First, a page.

Later, a millennium or so ago, humans islanders from other parts of the world came and settled a peninsula; they fortified the Ancient bridge connecting it to the main island and thus enjoyed some protection from dinosaurs and other dangers of the main island. They settled on a few of the smaller islands as well.

Finally, very recently, the Empire came and set up a trading-post on the peninsula to trade with local humans and with the "Lizard Village" (Monitor Village). Pirates from the Empire also settled on the Islands.

There was also an alien saucer crashed into the dormant vulcano's flooded caldera; possibly damaged by Ancient magics when investigating them.

So you have:
  • Dinosaurs and other weird fauna and flora.
  • Ancient [Mesoamerican-style] ruins with all sorts of magic (or technology?).
  • Lizardmen/geckomen/chameleonfolk, serpentmen, toadmen. May provide henchmen.
  • Local human tribes. May provide henchmen.
  • Pirates! Arrrrrr!
  • Alien ship; aliens; alien beasts/robots. Alien tech.
  • Imperial presence.
  • Islands just waiting to be conquered and inhabited!
What do you think?

Sunday, July 15, 2018

Cauldrons & Casseroles

Stellagama Publishing is proud to present:

Cauldrons & Casseroles

The gamers' cookbook!

82 recipes for hungry role-players - from snacks to drinks to pies to poultry and fish! All ready for eating by hand, while playing.

As role-playing games are becoming an increasingly popular pastime and hobby for many in our current culture for quite a while, a tradition of gaming food and drinks should evolve accordingly. Cocktail parties or sport events, for instance, have evolve their own food traditions. There is no reason role-playing games shouldn't either.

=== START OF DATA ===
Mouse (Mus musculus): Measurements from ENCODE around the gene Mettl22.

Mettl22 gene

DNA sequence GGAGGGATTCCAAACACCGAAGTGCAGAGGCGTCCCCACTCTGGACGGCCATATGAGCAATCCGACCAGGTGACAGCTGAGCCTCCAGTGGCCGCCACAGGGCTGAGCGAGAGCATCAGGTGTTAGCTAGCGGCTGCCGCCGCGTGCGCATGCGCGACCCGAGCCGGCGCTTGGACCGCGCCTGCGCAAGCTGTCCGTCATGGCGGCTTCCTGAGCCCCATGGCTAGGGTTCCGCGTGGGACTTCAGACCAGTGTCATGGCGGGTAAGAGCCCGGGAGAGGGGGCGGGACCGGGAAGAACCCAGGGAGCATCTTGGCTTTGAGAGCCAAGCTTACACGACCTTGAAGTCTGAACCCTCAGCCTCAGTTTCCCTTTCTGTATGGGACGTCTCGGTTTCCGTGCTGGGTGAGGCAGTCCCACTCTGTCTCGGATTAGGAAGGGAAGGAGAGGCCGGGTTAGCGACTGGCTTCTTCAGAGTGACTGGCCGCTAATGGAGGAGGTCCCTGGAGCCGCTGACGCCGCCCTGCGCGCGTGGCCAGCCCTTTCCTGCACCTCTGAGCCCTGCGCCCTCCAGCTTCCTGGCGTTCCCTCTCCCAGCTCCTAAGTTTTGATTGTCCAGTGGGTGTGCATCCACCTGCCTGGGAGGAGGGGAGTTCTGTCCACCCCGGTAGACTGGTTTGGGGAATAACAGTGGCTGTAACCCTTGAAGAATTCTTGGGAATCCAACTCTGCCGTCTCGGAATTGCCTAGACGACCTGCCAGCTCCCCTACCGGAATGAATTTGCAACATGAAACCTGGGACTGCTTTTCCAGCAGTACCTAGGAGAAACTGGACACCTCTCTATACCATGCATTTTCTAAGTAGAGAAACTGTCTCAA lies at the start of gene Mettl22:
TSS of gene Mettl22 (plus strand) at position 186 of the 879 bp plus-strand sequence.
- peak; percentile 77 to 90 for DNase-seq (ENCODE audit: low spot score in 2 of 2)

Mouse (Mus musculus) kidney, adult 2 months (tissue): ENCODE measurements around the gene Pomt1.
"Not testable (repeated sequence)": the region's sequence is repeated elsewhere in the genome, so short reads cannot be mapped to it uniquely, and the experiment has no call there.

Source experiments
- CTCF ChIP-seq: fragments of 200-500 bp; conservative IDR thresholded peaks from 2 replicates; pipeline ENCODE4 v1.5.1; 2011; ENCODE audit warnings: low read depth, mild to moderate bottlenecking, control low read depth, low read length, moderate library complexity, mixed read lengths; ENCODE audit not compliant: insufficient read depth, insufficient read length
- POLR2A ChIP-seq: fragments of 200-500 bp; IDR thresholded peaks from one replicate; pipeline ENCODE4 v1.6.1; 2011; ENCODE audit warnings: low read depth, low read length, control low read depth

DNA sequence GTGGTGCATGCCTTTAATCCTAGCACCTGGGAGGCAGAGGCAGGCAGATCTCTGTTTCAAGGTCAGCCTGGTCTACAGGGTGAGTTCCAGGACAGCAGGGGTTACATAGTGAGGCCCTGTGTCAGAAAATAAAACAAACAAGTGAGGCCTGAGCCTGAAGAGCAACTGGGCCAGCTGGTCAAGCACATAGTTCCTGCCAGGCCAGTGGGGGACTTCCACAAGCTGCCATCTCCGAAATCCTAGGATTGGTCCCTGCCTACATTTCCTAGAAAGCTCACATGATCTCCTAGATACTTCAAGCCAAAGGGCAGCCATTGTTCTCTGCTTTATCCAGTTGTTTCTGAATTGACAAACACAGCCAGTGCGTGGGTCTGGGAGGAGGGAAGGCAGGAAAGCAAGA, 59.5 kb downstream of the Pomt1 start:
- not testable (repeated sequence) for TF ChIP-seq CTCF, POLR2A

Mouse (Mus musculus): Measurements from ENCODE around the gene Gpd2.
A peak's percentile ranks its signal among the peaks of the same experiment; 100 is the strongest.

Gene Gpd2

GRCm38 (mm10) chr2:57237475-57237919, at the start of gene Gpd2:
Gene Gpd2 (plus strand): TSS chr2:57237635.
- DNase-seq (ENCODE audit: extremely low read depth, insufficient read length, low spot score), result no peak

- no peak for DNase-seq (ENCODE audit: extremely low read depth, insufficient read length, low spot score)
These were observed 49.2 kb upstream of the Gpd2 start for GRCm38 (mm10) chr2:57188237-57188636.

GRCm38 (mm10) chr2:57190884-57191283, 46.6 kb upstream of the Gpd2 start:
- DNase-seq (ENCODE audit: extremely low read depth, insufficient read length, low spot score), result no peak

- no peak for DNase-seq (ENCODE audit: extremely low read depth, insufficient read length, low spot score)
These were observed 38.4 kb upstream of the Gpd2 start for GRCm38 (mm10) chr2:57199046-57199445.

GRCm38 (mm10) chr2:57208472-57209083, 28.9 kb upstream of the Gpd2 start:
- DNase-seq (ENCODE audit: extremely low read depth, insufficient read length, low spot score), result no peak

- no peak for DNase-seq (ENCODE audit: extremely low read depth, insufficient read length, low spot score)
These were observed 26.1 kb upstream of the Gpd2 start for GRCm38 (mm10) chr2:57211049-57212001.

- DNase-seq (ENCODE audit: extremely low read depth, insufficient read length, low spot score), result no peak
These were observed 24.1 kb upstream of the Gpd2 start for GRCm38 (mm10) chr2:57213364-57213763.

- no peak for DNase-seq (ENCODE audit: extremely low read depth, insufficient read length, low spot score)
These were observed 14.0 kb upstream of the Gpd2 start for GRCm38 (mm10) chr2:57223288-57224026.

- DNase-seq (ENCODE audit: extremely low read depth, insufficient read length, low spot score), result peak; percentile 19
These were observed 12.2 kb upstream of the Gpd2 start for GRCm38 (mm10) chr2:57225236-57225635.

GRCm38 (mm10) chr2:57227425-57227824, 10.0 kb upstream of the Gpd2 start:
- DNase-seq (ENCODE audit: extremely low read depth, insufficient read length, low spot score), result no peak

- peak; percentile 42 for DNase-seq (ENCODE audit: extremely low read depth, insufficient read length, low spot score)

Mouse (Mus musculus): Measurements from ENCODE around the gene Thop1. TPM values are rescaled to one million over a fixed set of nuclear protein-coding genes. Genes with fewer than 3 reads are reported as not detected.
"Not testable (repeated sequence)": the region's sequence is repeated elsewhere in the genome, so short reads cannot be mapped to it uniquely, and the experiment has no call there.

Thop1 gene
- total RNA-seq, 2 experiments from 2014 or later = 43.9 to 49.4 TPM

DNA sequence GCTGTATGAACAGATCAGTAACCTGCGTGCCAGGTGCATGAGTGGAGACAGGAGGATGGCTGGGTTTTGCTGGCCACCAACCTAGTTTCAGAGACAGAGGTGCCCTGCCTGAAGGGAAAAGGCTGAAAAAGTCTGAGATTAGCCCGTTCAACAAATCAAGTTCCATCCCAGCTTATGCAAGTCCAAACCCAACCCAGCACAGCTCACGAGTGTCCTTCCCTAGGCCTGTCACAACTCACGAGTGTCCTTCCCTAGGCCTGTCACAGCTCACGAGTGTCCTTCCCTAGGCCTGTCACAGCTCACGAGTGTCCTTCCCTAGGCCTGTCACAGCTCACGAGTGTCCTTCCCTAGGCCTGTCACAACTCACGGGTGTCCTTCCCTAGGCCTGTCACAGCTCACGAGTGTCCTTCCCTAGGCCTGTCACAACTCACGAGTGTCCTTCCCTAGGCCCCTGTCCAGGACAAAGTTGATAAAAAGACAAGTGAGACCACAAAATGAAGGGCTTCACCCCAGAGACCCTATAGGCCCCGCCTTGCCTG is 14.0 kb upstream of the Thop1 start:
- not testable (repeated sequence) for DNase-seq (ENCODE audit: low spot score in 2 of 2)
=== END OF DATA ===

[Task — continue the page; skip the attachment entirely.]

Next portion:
Cauldrons & Casseroles presents 82 recipes for varied foodstuffs perfect for the gaming table, from snacks to pies to poultry and fish.

The dishes themselves are practically suited to the game as an activity. By being typically food items of the hand-held variety, they do not require any utensils or any other fiddly equipment and therefore function as appropriate, casual snacks.

The recipes included in this book do not follow the order of courses within a meal nor are classified according to culinary genre or ingredients. Instead, they rather follow the course of a typical fantasy role-playing adventure, with the dishes being inspired by the plot and taking place as an integral part of it. The dishes themselves are also practically suited to the game as an activity. By being typically food items of the hand-held variety, they do not require any utensils or any other fiddly equipment and therefore function as appropriate, casual snacks.

Measurements are given both in the Imperial and the Metric systems.

We hope this book will inspire all of you to sharpen your kitchen wizardry skills and make some gastronomic magic happen!

Get it HERE!

Wednesday, June 20, 2018

Dark Inheritance hex map

I have drawn up a hex map (in Hexographer) of the environs of Tideborn Village and Castle Tideborn from my Dark Inheritance mini-campaign idea. The big black hex is Tideborn's six-mile hex; each small hex on this map is a 1-mile hex. This shows the general regions and points of interest. Interacting with these hexes, investing gold in them, and clearing out monsters (and bandits!) will grant the players various resources, including increased domain revenue.